Tags: Junk | Bonds | risk | bubble

NYT: Junk-Bond Boom Might Fuel Another Bond Bubble

Thursday, 16 August 2012 08:29 AM

The market for "junk" bonds, or risky corporate debt that pays high yields, is on fire, even though analysts warn the market has become overheated and is primed for a fall, The New York Times reports.

Paltry returns on government debt, coupled with swings in equities markets, have sent investors scrambling in search of risky-but-rewarding assets. Investors hope to find a venue that returns more than the rate of inflation and won't soar one day and tank the next.

Junk bonds have proven to be the venue of choice, experts say.

Editor's Note: The ‘Unthinkable’ Could Happen — Wall Street Journal. Prepare for Meltdown

Junk bonds have returned 10.2 percent year-to-date, according to JPMorgan data cited by The Times, while the yields on Treasury securities have stayed below 2 percent for much of the year.

“In a yield-starved world, high-yield bonds are right now the only game in town,” says Les Levi, a managing director at the investment bank North Sea Partners, according to The Times. “The market is giddy.”

The Federal Reserve has kept interest rates so low that returns on Treasury securities aren't even keeping pace with U.S. inflation rates.

Demand for junk bonds is so hot that the yields on these otherwise high-risk corporate debts are falling as investors line up to invest.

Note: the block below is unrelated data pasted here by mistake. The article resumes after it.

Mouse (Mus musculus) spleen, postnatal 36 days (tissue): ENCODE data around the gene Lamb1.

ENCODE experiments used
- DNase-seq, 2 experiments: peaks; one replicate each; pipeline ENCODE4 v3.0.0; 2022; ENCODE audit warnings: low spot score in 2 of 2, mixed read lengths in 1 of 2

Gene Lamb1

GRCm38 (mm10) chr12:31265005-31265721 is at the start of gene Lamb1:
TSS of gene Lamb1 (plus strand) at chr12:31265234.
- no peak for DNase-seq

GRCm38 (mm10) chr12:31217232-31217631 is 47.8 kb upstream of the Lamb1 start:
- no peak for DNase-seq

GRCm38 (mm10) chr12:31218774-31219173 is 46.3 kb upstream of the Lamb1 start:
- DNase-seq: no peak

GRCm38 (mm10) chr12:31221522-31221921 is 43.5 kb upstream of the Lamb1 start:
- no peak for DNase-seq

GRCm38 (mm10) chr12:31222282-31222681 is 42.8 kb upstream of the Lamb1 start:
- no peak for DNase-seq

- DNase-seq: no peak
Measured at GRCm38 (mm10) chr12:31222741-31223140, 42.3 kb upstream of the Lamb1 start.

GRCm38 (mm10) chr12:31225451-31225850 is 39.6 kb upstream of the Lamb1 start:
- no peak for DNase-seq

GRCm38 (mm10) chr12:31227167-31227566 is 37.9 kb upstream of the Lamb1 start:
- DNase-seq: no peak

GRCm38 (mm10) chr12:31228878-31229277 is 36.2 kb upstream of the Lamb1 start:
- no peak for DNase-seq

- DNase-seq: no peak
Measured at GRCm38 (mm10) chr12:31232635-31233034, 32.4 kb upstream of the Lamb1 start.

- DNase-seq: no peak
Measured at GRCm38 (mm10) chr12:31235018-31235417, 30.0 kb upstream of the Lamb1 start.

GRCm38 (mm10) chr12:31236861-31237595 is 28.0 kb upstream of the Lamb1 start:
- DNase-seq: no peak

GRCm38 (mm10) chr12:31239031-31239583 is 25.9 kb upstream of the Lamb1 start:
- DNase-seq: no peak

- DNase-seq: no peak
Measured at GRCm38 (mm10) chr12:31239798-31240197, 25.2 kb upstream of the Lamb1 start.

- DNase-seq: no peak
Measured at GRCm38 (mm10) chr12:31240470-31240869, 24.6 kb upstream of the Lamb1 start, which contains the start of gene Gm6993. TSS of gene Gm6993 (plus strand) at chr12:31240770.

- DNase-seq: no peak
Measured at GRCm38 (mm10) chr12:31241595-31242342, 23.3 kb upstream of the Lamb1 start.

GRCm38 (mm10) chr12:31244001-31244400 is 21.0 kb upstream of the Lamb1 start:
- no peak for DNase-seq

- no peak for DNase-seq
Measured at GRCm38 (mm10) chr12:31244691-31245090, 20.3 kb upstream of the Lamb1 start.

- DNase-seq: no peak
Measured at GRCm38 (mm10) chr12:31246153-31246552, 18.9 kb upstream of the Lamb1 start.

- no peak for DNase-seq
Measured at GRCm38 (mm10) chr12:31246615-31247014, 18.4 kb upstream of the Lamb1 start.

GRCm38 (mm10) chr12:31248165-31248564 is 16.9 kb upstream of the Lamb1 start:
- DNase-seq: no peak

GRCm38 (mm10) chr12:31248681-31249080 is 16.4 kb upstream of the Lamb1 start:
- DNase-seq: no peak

Average yields on junk bonds have dropped to 6.6 percent, a near-record low, according to Barclays data cited by The Times.

Yields on junk bonds have also declined because the price of a bond moves inversely to its yield. As junk bond prices have increased, yields have decreased. The return on a bond is made up of its interest rate and price appreciation.

“It’s amazing: You’re now seeing 4 to 5 percent yields for weaker companies,” says Adam B. Cohen, founder of Covenant Review, a credit-research firm. “These are the type of yields that you used to see for blue chips like Exxon and Pepsi.”

Nevertheless, yields on the 10-year Treasury note have risen from rock-bottom levels recently, as investors feel the U.S. economy is improving.

Still, a recent report by Bank of America warned investors against diving hastily into the junk bond market since there is little hope for additional price appreciation and the companies issuing this debt are susceptible to a cyclical swing in the economy and slowing business conditions, The Times reports.

“This is not a sustainable state of affairs,” wrote the BofA analysts Hans Mikkelsen and Oleg Melentyev.

As banks and investors are jumping into the junk bond market with both feet, some experts worry a bubble is forming.

"It's not yet unduly dangerous, but we're moving in that direction," Wilbur Ross, the billionaire chief of buyout firm WL Ross & Co., tells The Wall Street Journal.

Some find the trend worrisome. "These are small steps toward less-disciplined capital markets," Howard Marks, chairman of Los Angeles-based Oaktree Capital Group, tells the paper.

Former FDIC Chairwoman Sheila Bair says the Fed’s low interest-rate policy is to blame.

“Yield-hungry investors are taking on more and more risk. Pension managers are investing in hedge funds, and gullible investors are buying up junk bonds,” she writes in Fortune.

Editor's Note: The ‘Unthinkable’ Could Happen — Wall Street Journal. Prepare for Meltdown

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